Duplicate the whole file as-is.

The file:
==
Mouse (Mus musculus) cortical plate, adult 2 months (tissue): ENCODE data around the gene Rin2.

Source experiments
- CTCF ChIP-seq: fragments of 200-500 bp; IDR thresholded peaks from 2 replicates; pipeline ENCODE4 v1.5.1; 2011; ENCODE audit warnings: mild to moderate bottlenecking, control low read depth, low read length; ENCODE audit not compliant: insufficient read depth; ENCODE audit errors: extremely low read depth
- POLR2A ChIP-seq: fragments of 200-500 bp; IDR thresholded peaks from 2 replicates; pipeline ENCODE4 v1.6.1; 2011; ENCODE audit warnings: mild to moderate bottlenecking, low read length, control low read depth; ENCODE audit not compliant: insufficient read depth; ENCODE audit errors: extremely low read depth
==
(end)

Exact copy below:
Mouse (Mus musculus) cortical plate, adult 2 months (tissue): ENCODE data around the gene Rin2.

Source experiments
- CTCF ChIP-seq: fragments of 200-500 bp; IDR thresholded peaks from 2 replicates; pipeline ENCODE4 v1.5.1; 2011; ENCODE audit warnings: mild to moderate bottlenecking, control low read depth, low read length; ENCODE audit not compliant: insufficient read depth; ENCODE audit errors: extremely low read depth
- POLR2A ChIP-seq: fragments of 200-500 bp; IDR thresholded peaks from 2 replicates; pipeline ENCODE4 v1.6.1; 2011; ENCODE audit warnings: mild to moderate bottlenecking, low read length, control low read depth; ENCODE audit not compliant: insufficient read depth; ENCODE audit errors: extremely low read depth